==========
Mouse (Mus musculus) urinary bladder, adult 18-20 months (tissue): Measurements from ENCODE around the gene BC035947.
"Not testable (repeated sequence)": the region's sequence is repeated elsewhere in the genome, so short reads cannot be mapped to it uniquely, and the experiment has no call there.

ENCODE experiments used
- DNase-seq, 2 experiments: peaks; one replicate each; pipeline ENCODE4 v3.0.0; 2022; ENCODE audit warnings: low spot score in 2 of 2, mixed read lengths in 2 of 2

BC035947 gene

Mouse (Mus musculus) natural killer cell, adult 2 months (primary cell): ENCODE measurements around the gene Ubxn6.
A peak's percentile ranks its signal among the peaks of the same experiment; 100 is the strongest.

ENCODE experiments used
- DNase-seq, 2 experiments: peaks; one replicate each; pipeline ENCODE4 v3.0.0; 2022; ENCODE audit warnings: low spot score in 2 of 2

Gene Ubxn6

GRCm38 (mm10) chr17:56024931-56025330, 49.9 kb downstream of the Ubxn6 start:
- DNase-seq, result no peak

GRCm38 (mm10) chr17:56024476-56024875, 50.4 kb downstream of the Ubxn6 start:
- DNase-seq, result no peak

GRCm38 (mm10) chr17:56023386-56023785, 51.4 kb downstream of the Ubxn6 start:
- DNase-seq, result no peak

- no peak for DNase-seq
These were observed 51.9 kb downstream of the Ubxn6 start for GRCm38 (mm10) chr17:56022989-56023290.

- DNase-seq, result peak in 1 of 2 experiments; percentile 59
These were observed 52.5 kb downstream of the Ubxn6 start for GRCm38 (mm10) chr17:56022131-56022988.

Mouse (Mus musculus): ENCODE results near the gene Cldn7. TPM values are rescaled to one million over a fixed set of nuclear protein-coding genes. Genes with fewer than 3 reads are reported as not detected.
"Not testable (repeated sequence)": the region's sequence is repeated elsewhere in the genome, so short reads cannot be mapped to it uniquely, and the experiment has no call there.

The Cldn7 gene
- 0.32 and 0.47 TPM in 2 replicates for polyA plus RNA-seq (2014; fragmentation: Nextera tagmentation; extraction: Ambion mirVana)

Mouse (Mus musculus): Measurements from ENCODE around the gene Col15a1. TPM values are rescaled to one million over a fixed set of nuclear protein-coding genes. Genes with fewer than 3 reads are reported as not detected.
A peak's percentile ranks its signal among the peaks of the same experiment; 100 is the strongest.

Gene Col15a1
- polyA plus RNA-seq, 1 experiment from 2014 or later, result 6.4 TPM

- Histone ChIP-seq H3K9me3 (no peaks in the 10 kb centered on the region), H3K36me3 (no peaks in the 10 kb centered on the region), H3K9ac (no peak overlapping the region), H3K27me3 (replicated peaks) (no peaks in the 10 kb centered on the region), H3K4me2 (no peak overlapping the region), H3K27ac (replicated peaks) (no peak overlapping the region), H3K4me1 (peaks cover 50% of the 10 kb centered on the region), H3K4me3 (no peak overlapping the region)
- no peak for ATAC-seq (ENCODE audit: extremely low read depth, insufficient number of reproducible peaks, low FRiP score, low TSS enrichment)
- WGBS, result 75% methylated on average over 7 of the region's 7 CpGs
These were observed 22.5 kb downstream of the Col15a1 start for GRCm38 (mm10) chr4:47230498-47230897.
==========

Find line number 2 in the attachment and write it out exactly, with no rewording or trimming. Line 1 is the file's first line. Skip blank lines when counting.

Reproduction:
"Not testable (repeated sequence)": the region's sequence is repeated elsewhere in the genome, so short reads cannot be mapped to it uniquely, and the experiment has no call there.